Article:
Green Party leader Natalie Bennett spoke to the Bury Free Press this morning before addressing a meeting of Green Councillors at The Mix Youth Centre in Stowmarket.
The town has been picked for the first time to host the annual meeting of the Association of Green Councillors, which takes place over the weekend.
In a interview prior to her opening speech, Ms Bennet said the party had to build on its strong performance in the General Election.
“We got 1.1 million votes which is four times what we have ever got before”, she said.
“We were able to stand in 93 per cent of seats so the majority of the country had the chance to vote Green.
“Although that only delivered one seat we finished second in four seats.
“We are really now a truly national party and we are spread around the country in a way we haven’t been before.
“We are really looking forward to continuing to grow. It could be another big year for us.
“One of the things we are talking a lot about is electoral reform.
“We have a government that is backed by 24 percent of eligible voters - that is not any kind of mandate.
“Our system isn’t working and we need change not just in Westminster but in local government.”
Asked about her reaction to the budget: “Horror is my one word response to that”, she said.
“What we saw was basically a continuation of making the poor the disadvantaged and the young, particularly the young, pay for the greed and fraud of the bankers.
“So many households are close to the edge. People are just managing to keep food on the table and a roof over their head and now households are saying we are now £1,000 or £2,000 worse off.
“One of the most disturbing things is the benefits cap.
“On the old benefits cap a judge said the UK was in breach of the UN conventions on the rights of a child so we are breaching children’s rights with the old cap and we’ve just made it even tighter.
“The restriction of children who are third or later in terms of benefits - that child has done nothing to choose in that situation and will still need to be clothed and fed and everything else.
“We need to see that things happen in peoples lives - people lose their jobs, get ill, become disabled, sadly people die - and the idea that their children should be punished as result of that is just unacceptable.
Ms Bennett criticised the Government’s minimum wage, saying it didn’t go far enough.
“This is not a real living wage,” she said
“One thing that is useful about this is that the chancellor has conceded the principle that the minimum wage should be a living wage - which is something the Green Party has been campaigning for many years.
“What he is putting forward isn’t the real living wage. Although interestingly he is saying he wants £9 by 2020 - we campaigned for £10 an hour by 2020 and of course we had lots of Tory candidates scoffing at us and now its not that far from it.
“One of the other interesting things in the budget, although it in no way outweighs the rest of the elements, is the fact there is a restriction on mortgage rate relief that landlords can claim in tax so it is a small restriction on private landlords.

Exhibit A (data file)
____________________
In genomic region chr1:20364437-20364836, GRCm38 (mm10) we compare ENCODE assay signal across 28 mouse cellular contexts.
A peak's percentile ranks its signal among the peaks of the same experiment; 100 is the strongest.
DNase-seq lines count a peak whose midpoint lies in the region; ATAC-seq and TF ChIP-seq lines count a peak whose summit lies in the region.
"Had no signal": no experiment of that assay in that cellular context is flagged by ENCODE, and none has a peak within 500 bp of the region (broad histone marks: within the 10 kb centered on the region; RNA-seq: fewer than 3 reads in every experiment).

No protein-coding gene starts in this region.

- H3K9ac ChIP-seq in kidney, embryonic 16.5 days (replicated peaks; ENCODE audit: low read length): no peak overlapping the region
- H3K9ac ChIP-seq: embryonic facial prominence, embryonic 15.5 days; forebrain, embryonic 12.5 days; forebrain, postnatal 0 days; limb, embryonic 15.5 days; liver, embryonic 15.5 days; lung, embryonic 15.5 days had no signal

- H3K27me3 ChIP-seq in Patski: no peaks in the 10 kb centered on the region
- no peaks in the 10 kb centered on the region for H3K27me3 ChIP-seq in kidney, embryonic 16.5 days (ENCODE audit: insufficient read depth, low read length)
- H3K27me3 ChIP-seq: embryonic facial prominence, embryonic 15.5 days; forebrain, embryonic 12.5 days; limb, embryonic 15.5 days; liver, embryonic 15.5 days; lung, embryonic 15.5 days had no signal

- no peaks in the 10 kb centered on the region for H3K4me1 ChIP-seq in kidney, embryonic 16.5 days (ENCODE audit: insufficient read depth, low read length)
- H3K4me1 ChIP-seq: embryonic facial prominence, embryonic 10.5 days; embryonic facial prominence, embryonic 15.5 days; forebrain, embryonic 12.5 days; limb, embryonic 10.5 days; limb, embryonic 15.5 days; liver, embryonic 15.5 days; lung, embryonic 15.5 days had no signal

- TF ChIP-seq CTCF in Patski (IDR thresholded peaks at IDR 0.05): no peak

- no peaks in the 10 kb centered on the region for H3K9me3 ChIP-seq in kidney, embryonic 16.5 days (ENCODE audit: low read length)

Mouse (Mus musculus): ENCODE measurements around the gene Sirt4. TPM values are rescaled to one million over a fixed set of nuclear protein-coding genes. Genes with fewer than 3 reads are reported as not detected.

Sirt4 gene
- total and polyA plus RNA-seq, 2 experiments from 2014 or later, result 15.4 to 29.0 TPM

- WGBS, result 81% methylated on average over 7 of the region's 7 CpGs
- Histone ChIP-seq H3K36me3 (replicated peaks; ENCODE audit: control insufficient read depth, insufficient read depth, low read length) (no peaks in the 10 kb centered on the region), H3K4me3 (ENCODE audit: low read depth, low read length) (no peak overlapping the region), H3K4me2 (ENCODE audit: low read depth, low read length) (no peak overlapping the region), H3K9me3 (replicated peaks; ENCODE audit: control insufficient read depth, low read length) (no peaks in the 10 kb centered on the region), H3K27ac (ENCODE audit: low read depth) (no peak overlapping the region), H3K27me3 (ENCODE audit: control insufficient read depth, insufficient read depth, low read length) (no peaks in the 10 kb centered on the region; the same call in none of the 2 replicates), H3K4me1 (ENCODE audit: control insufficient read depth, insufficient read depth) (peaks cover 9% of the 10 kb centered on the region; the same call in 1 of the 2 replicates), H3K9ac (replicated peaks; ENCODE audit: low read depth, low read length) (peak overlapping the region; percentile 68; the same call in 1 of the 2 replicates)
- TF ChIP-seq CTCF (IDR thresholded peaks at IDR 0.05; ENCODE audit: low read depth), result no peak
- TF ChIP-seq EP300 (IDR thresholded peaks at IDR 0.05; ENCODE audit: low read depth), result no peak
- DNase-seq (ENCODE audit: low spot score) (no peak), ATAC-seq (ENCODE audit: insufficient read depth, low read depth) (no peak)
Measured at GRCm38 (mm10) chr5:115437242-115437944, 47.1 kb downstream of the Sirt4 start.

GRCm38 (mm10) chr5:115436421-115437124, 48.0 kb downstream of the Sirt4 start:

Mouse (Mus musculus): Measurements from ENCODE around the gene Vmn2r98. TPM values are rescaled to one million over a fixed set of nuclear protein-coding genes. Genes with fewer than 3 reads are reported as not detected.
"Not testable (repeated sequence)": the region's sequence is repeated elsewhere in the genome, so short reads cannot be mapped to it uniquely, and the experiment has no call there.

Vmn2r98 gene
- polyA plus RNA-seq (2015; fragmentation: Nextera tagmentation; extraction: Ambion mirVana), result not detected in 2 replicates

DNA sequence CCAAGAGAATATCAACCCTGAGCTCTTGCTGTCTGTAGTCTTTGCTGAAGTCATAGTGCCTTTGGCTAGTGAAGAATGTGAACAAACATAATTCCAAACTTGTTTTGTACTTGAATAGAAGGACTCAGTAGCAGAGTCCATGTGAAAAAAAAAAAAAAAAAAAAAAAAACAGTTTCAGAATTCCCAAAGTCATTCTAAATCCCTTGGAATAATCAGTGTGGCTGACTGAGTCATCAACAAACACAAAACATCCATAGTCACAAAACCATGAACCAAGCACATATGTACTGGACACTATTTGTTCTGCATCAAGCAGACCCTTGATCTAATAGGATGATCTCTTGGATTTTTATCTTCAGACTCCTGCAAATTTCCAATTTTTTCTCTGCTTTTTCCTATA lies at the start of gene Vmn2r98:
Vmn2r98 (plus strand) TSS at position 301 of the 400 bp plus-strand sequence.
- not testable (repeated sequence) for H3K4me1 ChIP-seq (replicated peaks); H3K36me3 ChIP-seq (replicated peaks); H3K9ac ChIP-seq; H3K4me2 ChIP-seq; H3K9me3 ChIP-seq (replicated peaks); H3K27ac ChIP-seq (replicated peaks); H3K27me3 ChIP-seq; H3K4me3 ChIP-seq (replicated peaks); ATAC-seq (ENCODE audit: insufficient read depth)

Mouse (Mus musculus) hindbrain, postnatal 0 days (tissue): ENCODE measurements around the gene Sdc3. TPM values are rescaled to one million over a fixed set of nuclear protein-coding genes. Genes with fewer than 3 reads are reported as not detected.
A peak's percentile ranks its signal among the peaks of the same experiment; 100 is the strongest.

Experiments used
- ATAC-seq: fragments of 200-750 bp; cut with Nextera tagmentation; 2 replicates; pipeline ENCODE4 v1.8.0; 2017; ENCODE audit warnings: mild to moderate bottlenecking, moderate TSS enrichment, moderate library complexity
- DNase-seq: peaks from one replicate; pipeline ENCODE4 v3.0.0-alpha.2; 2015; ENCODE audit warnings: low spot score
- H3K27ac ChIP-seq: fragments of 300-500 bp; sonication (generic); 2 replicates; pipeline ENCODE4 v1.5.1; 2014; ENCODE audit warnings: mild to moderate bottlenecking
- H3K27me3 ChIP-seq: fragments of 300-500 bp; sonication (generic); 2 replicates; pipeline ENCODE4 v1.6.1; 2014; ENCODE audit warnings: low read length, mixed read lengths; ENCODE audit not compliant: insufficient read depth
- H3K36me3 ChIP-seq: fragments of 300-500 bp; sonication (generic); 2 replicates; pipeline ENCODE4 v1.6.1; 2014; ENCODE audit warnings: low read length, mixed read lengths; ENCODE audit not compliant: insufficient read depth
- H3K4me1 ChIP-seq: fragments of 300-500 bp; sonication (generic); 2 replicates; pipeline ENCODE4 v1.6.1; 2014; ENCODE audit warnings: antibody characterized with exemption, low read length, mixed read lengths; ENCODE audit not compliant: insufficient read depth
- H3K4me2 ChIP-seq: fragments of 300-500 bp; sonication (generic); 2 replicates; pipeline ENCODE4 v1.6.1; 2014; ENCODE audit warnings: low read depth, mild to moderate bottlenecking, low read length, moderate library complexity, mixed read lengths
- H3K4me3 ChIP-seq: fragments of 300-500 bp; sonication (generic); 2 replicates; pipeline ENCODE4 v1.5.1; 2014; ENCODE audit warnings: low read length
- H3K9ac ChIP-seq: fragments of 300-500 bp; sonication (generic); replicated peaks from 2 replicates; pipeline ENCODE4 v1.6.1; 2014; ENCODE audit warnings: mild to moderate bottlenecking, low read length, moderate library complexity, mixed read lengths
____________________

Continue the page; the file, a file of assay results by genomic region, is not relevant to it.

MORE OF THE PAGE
“We need to go much further to rebalance out housing market and make rents affordable but it was interesting that some things the Green Party was proposing, even in a somewhat watered down form, have ended up in the budget.
Ms Bennett stressed the importance of local grass-roots politics to the party.
She said: “This is an annual gathering for Green councillors, and people aiming to become Green councillors, where they can talk about their work, their aspirations, how they can change and deliver in their communities,” she said.
“It’s a great chance for people to get together and work cooperatively.
“I am often citing the fact that on Mid Suffolk District Council we are the official opposition to the Tories.
“It’s an area where we have shown we can win seats in rural areas. It’s very important and something we can really learn from.
“This is the first post ‘Green Surge’ Association of Green Councillors meeting we have held.
“A year ago when councillors were last meeting we had 20,000 members, we now have 67,000 members.
“So what we are also doing is sharing the excitement and energy that they are seeing round the country and in their local parties.
“We are aiming to continue to grow membership.
“We are now the third biggest party in England and Wales. We are looking to overtake the SNP and become the 3rd biggest party in the UK.
“We are looking to get more councillors elected in upcoming elections.
“More people are saying we want to vote in something they believe in, that our current politics isn’t working and that they want real change.
“It’s very clear we are in a state of economic, social and environmental crisis.
“We have still got too-big-to-fail banks, we still have a corrupt fraud-ridden financial sector, we’ve got so many people struggling to get by, the use of food banks use at a record levels.
“We need to change the way we do things, we need an economy that works for the common good, within environmental limits.
“We are saying we need a different kind of society, a healthy society , a caring society.
“We can and must do that and then we will all have a better life.”